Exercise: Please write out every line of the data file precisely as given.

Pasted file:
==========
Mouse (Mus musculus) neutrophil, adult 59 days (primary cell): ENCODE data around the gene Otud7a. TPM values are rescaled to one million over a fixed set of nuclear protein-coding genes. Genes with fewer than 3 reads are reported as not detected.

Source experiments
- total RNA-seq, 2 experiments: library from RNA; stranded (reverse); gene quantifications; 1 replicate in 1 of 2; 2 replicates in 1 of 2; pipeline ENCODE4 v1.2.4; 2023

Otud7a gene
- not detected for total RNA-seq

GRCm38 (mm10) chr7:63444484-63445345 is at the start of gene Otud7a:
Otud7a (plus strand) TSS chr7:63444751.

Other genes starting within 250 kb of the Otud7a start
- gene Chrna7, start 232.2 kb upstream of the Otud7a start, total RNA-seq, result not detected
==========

Mouse (Mus musculus) neutrophil, adult 59 days (primary cell): ENCODE data around the gene Otud7a. TPM values are rescaled to one million over a fixed set of nuclear protein-coding genes. Genes with fewer than 3 reads are reported as not detected.

Source experiments
- total RNA-seq, 2 experiments: library from RNA; stranded (reverse); gene quantifications; 1 replicate in 1 of 2; 2 replicates in 1 of 2; pipeline ENCODE4 v1.2.4; 2023

Otud7a gene
- not detected for total RNA-seq

GRCm38 (mm10) chr7:63444484-63445345 is at the start of gene Otud7a:
Otud7a (plus strand) TSS chr7:63444751.

Other genes starting within 250 kb of the Otud7a start
- gene Chrna7, start 232.2 kb upstream of the Otud7a start, total RNA-seq, result not detected